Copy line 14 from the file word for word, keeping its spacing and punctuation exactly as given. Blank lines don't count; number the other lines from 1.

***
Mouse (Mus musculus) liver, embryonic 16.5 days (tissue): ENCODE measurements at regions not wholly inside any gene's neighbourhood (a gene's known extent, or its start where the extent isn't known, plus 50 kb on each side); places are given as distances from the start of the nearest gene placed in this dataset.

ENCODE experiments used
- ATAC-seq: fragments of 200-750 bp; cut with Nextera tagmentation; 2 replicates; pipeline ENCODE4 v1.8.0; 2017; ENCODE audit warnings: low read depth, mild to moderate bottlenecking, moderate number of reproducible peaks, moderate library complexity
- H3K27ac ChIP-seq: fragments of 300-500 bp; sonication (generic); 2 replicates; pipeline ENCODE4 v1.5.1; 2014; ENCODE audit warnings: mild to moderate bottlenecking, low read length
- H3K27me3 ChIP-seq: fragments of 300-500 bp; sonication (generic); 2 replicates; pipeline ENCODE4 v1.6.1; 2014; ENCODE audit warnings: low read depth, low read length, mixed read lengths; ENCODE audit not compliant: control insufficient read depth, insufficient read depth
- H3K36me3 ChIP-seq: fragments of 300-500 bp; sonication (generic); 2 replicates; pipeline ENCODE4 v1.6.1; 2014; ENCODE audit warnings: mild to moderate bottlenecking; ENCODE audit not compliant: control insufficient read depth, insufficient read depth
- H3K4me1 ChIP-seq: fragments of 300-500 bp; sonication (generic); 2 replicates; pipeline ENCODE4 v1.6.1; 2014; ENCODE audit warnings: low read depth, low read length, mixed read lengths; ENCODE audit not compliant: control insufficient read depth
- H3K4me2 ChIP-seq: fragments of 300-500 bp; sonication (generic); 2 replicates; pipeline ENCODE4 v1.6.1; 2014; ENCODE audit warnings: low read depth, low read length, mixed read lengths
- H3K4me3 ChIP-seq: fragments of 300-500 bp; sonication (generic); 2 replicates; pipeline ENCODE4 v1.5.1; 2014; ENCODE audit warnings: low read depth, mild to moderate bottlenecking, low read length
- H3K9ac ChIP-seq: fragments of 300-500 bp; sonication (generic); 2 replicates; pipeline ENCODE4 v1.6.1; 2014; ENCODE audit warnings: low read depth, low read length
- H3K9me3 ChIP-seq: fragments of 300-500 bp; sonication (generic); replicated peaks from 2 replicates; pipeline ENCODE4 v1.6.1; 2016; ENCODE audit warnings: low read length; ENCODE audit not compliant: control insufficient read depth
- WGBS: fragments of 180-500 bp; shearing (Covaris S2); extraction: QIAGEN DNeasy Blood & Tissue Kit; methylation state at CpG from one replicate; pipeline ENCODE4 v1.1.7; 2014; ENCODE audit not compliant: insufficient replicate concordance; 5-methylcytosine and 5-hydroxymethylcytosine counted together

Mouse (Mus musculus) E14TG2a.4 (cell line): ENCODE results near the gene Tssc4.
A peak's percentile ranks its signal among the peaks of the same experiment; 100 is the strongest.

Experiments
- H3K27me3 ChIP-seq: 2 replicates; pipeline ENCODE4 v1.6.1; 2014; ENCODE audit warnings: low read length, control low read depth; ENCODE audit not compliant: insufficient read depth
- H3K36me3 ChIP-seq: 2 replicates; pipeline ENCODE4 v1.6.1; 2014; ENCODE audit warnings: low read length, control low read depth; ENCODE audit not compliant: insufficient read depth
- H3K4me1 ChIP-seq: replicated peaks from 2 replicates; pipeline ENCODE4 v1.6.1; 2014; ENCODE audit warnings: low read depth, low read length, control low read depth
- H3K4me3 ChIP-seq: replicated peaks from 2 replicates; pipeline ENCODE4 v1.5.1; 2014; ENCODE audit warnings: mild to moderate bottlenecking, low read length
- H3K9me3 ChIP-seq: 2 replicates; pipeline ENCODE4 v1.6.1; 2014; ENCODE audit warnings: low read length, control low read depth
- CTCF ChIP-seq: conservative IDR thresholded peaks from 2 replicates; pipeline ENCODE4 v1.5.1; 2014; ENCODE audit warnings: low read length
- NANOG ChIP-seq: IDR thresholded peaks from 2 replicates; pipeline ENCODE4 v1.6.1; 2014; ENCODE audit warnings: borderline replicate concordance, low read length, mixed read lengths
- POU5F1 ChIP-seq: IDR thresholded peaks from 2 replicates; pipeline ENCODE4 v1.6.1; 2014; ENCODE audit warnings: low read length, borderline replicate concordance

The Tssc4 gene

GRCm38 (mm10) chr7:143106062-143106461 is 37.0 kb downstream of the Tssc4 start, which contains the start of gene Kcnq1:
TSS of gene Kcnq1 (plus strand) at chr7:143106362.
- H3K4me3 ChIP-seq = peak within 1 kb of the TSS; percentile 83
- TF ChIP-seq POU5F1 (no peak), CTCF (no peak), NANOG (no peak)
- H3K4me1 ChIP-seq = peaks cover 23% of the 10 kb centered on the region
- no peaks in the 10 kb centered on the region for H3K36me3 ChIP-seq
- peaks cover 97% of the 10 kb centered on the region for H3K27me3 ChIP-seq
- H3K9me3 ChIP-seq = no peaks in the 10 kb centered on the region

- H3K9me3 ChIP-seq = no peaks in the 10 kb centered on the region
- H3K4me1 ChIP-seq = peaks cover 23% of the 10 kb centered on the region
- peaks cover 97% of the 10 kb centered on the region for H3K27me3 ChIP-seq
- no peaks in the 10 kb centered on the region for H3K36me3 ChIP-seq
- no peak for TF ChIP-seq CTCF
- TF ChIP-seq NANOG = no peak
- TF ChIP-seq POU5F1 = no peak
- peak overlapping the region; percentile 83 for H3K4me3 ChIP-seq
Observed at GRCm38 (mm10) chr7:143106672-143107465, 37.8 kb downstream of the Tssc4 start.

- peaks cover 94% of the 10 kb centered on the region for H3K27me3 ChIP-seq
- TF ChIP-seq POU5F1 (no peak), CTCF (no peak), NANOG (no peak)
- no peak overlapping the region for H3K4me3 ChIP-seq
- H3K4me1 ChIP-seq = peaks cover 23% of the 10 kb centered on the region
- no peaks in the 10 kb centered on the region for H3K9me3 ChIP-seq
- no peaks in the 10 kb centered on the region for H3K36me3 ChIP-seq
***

A peak's percentile ranks its signal among the peaks of the same experiment; 100 is the strongest.